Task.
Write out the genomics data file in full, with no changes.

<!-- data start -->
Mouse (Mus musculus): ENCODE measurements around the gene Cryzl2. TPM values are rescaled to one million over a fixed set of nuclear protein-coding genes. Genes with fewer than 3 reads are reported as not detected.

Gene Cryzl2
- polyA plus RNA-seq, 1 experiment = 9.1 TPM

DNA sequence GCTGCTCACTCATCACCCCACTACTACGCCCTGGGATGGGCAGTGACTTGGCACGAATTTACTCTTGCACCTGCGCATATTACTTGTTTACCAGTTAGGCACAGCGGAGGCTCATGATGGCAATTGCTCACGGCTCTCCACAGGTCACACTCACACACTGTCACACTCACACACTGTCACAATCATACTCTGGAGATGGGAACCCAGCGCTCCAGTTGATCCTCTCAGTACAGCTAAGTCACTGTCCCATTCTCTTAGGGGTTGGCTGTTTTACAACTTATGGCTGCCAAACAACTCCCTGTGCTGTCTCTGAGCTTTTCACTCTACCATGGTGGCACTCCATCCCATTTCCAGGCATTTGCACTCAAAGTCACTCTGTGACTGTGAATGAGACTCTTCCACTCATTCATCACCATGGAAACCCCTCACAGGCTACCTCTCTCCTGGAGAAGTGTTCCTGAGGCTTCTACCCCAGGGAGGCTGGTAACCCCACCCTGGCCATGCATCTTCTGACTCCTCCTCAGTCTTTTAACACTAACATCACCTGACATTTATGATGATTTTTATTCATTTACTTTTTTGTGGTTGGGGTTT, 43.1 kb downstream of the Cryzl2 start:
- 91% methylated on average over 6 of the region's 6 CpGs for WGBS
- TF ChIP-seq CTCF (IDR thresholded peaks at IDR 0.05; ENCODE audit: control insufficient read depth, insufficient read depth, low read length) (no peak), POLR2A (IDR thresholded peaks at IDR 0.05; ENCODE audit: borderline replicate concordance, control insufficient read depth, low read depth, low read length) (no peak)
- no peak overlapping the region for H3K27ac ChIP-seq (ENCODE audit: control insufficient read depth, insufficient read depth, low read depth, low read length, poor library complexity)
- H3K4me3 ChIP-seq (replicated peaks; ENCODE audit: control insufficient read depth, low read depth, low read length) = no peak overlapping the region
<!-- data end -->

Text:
Mouse (Mus musculus): ENCODE measurements around the gene Cryzl2. TPM values are rescaled to one million over a fixed set of nuclear protein-coding genes. Genes with fewer than 3 reads are reported as not detected.

Gene Cryzl2
- polyA plus RNA-seq, 1 experiment = 9.1 TPM

DNA sequence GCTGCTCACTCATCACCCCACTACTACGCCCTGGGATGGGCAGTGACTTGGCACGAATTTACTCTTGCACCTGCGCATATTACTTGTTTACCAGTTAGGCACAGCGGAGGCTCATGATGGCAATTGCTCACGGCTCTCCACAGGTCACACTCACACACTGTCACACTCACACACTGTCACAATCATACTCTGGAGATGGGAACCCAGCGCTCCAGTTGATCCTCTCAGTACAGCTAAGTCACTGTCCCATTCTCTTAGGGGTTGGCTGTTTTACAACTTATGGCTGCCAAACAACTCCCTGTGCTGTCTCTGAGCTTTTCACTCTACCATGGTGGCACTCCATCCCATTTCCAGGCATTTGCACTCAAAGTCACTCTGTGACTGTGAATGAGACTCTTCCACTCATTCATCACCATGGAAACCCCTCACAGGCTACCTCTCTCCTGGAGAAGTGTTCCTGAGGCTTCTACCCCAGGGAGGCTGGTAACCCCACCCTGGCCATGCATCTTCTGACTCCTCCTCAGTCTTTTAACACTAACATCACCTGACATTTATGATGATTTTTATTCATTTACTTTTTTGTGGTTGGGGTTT, 43.1 kb downstream of the Cryzl2 start:
- 91% methylated on average over 6 of the region's 6 CpGs for WGBS
- TF ChIP-seq CTCF (IDR thresholded peaks at IDR 0.05; ENCODE audit: control insufficient read depth, insufficient read depth, low read length) (no peak), POLR2A (IDR thresholded peaks at IDR 0.05; ENCODE audit: borderline replicate concordance, control insufficient read depth, low read depth, low read length) (no peak)
- no peak overlapping the region for H3K27ac ChIP-seq (ENCODE audit: control insufficient read depth, insufficient read depth, low read depth, low read length, poor library complexity)
- H3K4me3 ChIP-seq (replicated peaks; ENCODE audit: control insufficient read depth, low read depth, low read length) = no peak overlapping the region